The excitement for me as an artist lies not in exploring the unknown but in how I can effectively organise a visual arrangement that reflects the atmosphere and intensity of an environment, evoking a precise moment of the day under specific light and conditions. I hope you enjoy the work
Feature of the week 02/12/2018
This is a scene from late afternoon in early December 1989. I was being driven along the embankment and as we made a turn into the West End I noticed the lights on the Playhouse Theatre. Much to the driver’s annoyance, I insisted on stopping, getting out and taking some photos with a small camera I always carried with me. I returned to the scene a few days later to reinforce my memory, this time during the cold light of day when the glow of evening is replaced by the mundane, urban aspect of a city at work.
I remember as I watched and drifted around waiting for the darkness to descend, I noticed the man selling the evening paper, not handing them out free as they do today. Their cries were a far more familiar sound in the city streets then. As the afternoon merged into dusk I could pick out the one or two points of light that were gradually illuminating the colour I would need differentiating the grey areas, but this was not the illumination of back lit poster hoardings, this was instigated by a string of naked electric light bulbs at the entrance to the Playhouse Theatre. The colours were vibrant and raw unlike the soft-focus blur dominant in lighting today.
At the time this scene was painted, the theatre had been running again for only two years. In 1951 it became a BBC recording studio for classics such as the Goon Show, Hancock’s Half Hour and Steptoe and Son. It had also been a venue for the burgeoning music scene having hosted the Beatles, the Who and the Rolling Stones in what felt like in 1989, a more optimistic and youthful period. The end of the 80s seemed quite different, with the impending roll out of the ‘Poll’ tax and its implications for those of us in the arts whose precarious situations would not tolerate the extra burden of a tax on one’s head.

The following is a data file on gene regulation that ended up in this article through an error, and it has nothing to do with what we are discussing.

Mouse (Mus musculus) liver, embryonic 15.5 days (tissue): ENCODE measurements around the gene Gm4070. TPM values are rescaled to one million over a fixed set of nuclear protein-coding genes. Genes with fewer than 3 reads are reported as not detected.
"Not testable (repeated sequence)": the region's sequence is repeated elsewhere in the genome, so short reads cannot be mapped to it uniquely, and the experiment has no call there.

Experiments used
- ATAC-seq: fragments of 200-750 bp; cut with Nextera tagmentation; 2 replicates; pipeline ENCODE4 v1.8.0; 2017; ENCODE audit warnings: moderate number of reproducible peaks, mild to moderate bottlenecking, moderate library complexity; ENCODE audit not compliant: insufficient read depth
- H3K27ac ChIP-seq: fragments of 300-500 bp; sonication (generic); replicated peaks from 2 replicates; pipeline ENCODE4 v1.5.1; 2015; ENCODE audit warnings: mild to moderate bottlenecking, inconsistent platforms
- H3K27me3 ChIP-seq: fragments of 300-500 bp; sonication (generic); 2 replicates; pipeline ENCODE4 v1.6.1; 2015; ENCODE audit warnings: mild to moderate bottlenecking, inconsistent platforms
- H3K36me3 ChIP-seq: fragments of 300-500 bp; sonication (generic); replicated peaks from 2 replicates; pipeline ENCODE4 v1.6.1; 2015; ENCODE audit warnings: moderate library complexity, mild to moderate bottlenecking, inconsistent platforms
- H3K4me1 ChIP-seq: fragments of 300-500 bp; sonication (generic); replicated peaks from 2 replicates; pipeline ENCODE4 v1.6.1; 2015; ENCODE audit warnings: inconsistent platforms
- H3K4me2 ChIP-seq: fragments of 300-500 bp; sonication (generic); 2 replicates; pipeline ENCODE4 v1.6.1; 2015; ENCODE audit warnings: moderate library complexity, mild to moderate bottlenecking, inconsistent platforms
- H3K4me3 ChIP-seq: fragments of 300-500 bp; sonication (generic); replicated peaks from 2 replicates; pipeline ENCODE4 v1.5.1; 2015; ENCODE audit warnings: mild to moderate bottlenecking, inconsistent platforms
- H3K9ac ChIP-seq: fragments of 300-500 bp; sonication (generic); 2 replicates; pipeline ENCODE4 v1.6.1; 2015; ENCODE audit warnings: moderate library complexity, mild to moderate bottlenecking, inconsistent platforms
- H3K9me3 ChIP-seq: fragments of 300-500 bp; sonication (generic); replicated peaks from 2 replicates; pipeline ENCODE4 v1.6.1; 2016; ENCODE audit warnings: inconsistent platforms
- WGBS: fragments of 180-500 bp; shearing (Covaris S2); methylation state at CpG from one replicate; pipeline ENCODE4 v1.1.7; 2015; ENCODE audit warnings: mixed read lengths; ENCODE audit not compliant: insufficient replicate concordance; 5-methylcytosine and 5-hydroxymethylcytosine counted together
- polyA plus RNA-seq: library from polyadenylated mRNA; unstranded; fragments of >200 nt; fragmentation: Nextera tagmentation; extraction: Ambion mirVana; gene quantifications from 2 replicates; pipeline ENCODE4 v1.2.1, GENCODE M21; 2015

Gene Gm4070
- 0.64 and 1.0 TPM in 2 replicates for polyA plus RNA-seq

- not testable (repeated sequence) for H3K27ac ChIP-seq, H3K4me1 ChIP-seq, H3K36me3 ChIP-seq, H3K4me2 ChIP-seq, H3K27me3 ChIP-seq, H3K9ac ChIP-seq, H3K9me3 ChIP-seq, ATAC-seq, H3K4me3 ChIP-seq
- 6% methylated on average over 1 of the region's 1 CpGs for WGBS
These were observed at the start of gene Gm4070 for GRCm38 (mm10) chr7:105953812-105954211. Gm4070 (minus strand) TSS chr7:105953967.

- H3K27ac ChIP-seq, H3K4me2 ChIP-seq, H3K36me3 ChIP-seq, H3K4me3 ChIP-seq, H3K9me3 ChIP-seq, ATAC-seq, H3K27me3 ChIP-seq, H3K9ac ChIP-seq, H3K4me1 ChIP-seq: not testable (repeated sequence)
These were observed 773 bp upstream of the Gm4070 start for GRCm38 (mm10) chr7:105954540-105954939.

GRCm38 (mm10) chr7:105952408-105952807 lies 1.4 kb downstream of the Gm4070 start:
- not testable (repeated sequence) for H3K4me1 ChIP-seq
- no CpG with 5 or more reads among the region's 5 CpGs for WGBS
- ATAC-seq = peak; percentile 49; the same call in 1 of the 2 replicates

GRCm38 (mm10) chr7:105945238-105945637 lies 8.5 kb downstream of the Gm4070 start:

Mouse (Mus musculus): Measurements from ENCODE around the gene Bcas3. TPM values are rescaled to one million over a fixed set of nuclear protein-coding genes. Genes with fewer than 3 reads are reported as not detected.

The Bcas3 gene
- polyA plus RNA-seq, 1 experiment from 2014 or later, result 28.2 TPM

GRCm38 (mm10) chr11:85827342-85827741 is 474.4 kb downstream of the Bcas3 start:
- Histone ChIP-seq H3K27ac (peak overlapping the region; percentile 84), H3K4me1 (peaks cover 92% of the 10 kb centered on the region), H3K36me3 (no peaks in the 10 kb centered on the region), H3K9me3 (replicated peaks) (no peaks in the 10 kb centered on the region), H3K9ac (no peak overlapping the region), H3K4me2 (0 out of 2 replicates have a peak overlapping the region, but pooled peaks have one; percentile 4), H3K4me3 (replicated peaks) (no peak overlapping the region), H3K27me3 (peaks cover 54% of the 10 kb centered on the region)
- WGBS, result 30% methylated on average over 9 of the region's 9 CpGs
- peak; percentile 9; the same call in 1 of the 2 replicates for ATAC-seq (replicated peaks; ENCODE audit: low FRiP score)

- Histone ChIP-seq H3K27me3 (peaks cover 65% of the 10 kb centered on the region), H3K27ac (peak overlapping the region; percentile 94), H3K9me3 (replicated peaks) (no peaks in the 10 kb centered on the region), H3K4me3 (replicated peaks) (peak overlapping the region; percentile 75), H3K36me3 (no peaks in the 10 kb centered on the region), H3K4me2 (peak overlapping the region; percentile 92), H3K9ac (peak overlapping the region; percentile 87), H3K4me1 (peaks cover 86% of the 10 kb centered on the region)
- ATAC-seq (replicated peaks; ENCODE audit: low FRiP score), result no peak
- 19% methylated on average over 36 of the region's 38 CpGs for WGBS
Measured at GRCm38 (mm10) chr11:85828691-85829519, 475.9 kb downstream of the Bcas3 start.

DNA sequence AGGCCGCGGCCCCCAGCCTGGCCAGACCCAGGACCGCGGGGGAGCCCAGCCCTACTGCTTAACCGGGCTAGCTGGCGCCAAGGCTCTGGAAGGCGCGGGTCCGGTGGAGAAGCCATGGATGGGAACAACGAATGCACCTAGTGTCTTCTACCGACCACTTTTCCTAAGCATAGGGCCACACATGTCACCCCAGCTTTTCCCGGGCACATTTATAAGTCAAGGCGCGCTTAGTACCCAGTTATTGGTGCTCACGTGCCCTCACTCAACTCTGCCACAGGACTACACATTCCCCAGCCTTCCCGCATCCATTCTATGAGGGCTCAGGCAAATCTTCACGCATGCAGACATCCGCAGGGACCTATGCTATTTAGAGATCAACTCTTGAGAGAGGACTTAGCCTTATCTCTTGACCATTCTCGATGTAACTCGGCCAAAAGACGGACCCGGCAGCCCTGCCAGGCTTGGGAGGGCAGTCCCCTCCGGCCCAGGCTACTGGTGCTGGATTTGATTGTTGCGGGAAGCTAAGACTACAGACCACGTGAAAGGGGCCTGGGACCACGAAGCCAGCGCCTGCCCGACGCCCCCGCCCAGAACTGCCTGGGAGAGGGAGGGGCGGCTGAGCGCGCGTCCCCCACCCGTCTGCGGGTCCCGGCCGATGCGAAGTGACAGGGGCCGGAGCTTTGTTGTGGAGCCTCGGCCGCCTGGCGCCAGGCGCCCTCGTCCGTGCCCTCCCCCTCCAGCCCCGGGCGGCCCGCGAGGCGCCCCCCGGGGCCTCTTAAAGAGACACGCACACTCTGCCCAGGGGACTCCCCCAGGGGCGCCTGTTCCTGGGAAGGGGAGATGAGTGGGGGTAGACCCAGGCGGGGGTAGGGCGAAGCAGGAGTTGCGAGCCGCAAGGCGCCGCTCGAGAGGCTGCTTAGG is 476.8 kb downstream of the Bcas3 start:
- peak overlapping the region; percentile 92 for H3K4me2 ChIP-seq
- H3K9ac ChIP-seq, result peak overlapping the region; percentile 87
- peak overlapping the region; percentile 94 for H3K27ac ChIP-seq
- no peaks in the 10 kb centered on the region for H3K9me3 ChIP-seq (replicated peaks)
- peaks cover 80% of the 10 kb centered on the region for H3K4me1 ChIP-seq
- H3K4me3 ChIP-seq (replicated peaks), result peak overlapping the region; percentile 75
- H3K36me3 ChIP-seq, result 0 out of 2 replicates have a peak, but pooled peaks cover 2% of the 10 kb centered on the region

The theatre had been built in 1882 as the Royal Avenue Theatre and specialised in comic operas and burlesque farces. Looking back this was rather apt given what was about to take place regarding the effects of the newly introduced tax, for within a couple of months the streets around here would be the scene of rioting protesters confronting police lines.
In the image one knows that it is must be a weekday because of the newspaper seller but there are few people on the street and no sign of tourists. Observing the painting almost thirty years later I notice the more modern buildings looming in the background; I rendered them as basic shapes with little interest in the detail that might be apparent on closer scrutiny. Little did I then think that such buildings would become dominant, taking over large swathes of London. Fortunately though, the Playhouse Theatre still functions and is a successful concern. I shall be passing it today on the way to visit friends in West London and will look at the lighting with great interest… but I will not be asking my husband to stop the car. Too many traffic restrictions are in force these days!